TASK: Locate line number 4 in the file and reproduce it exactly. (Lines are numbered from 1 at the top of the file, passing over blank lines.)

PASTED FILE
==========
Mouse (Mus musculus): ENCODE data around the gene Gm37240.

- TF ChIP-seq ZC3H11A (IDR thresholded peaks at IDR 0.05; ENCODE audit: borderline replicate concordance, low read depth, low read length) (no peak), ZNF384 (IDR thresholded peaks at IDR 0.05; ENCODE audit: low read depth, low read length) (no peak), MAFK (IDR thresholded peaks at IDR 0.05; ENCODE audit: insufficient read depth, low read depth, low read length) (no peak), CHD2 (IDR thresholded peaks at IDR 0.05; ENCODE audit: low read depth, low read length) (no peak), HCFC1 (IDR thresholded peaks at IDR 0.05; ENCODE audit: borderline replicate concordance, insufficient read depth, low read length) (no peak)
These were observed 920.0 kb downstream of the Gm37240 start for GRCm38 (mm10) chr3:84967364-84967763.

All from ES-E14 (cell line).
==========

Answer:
All from ES-E14 (cell line).